The High Court has approved the appointment of an interim examiner to Pierse Construction.

The directors of Pierse Contracting and Pierse Building Services said they supported the appointment of John McStay of McStay Luby as examiner to the businesses.

Counsel for Pierse Construction Rossa Fanning said that the company had suffered a precipitous collapse in turnover and a reduced cash flow due to a downward spiral in the demand for houses.

Mr Fanning said the company's cash flow projections were extremely positive and the company had been in discussions with a joint venture partner.

He said that the company was owed €30m in bad debts. This included a bad debt of €16m from Gannon Homes, which is now in the National Asset Management Agency.

Mr Fanning said this debt has created an intolerable cash flow difficulty and were it not for that debt, the company would not be before the court.

Pierse Chief Executive Nobby O'Reilly said the company has a strong prospect of survival.

The company said the appointment of an examiner will allow it to put in place a restructuring plan. It said all taxes are fully up to date and no money is owed to the revenue.

Mr O'Reilly said: 'We are currently working on contracts to the value of €151.5m and, despite difficulties in the construction market, have a strong new business pipeline.

'This, together with the cost saving programme we have undertaken in recent years, puts us in a strong position to work with the Examiner to implement a restructuring plan over the coming weeks and trade out of our current cash flow difficulties.'

Pierse Construction is one of the top three construction firms in the country and was founded in 1978.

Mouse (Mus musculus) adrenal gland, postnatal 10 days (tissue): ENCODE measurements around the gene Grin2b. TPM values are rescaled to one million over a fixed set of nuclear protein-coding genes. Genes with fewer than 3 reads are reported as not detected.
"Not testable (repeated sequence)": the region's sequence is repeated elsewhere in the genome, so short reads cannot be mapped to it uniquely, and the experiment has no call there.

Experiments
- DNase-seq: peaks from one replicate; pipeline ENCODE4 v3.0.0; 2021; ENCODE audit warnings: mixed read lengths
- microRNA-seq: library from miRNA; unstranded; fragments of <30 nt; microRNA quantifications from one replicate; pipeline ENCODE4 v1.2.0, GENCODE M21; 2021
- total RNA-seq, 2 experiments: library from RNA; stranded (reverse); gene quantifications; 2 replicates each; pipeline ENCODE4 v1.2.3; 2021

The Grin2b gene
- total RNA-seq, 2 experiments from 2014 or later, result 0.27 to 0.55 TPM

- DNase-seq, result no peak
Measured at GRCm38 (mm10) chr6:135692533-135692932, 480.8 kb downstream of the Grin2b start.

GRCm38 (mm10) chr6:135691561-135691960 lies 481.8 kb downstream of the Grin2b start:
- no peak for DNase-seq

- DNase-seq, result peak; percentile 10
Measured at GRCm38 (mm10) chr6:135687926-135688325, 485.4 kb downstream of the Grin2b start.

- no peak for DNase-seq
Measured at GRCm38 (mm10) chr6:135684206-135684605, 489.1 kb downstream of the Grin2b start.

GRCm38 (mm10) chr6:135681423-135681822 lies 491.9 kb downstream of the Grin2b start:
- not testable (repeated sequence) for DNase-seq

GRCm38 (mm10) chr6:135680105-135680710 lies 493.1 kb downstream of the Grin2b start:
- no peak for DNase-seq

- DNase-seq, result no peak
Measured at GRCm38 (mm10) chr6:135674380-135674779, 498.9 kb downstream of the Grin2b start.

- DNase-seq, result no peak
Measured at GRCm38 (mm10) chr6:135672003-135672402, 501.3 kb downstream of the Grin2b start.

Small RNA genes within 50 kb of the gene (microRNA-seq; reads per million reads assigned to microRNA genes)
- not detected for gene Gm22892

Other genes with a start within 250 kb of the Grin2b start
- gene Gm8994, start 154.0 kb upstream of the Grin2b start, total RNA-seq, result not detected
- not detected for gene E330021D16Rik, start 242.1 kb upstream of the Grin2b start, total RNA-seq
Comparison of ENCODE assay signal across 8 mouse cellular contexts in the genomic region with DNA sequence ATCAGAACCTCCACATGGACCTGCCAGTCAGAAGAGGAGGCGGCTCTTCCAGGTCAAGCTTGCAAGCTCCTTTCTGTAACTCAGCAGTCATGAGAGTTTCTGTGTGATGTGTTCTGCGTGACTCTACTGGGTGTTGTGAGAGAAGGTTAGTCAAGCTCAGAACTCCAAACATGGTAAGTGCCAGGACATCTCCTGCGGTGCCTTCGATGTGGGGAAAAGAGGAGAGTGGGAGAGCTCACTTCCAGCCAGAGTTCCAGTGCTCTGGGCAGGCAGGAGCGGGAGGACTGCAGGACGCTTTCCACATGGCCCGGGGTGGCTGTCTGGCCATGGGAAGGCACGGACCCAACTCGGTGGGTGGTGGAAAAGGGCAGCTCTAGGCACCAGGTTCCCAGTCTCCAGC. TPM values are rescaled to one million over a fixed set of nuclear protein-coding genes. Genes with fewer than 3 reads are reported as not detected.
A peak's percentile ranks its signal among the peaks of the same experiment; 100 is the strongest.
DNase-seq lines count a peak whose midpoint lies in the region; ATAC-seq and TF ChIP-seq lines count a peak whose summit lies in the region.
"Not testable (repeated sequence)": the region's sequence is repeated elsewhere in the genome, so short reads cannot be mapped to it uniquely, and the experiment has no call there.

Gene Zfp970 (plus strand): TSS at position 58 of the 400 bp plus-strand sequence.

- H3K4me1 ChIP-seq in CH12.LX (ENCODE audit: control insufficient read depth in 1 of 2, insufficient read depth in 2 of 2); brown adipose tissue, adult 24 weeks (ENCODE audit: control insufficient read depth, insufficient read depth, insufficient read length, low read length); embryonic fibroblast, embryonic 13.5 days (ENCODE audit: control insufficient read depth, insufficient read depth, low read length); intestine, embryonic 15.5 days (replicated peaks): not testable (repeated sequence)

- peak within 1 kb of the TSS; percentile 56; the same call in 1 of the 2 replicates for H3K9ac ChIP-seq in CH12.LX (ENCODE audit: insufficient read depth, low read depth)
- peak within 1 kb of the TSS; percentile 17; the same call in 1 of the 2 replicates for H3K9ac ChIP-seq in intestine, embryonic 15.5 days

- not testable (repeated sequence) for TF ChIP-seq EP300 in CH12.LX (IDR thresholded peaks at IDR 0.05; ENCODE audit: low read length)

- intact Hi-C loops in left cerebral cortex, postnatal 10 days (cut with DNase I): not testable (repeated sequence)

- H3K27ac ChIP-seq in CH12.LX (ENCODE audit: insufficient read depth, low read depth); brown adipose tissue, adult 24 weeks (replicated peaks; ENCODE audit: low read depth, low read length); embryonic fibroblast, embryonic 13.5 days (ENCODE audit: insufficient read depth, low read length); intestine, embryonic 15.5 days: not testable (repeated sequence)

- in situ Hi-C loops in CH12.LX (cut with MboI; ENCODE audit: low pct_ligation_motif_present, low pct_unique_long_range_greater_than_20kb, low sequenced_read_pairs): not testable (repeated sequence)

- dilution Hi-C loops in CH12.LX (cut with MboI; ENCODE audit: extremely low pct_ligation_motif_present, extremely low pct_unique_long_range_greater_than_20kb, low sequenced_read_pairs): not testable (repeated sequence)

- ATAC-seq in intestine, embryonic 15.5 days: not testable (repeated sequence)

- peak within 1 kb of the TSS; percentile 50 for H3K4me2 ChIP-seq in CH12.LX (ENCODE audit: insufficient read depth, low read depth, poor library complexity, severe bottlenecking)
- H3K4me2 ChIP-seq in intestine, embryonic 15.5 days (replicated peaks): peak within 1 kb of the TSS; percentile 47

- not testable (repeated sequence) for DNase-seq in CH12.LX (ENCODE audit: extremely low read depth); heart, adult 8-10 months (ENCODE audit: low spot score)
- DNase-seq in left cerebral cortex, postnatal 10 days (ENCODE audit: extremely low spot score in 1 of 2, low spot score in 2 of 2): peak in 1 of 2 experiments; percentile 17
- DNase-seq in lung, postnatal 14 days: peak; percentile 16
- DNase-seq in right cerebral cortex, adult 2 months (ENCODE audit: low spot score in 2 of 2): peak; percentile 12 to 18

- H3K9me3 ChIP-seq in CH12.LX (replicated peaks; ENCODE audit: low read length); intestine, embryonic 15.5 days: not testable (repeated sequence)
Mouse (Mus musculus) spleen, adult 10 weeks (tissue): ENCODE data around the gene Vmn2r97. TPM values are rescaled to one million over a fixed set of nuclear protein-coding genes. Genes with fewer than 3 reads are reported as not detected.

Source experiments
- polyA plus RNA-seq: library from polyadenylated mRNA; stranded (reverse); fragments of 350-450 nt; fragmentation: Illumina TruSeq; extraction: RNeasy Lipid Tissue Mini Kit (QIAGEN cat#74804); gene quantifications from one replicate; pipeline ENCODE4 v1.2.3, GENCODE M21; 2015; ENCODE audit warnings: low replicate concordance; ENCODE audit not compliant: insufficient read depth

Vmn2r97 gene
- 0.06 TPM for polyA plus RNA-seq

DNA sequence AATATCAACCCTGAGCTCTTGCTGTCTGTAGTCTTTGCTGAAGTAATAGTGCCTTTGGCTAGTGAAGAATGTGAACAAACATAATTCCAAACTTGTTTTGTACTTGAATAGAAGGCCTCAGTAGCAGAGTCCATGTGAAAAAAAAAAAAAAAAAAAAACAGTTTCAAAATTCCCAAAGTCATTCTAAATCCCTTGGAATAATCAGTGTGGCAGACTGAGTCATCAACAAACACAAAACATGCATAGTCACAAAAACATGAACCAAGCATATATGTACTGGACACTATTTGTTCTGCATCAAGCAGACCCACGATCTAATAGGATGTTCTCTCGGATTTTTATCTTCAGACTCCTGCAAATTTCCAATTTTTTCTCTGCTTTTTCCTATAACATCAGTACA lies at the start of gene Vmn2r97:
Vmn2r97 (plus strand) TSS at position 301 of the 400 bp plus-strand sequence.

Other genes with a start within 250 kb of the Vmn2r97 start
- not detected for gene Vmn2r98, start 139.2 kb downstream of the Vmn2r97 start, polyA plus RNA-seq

Its operations include property and residential development, building contracting, civil and marine engineering.

It also operates in specialist areas, such as piling and foundation engineering, fit-outs, refurbishment, clean room engineering, demolition and marine outfalls.

The company has worked on some of the largest construction projects in Ireland.

Projects currently under construction include water supply schemes at Sandyford and Saggart in Dublin and a psychiatric unit in Bessboro.

It is also involved in building a number of schools under Public Private Partnerships, as well as a number of service stations on the national roads network.

NAMA refused to comment on any specific case but made the point that they have advanced over €40m in working capital to various parties who have come into NAMA.

Dismissing any suggestion of delays in making decisions, a spokesperson said there was no credit application on the books with NAMA that has been outstanding for more than a week.

They say they have particularly onerous responsibilities in respect of any decisions in this regard because they are dealing with taxpayers' money.

Ultimately, the issue of legacy unsecured creditors - whose debts arise from trading before NAMA - is one which NAMA expects debtors to address in their business plan submitted to the agency.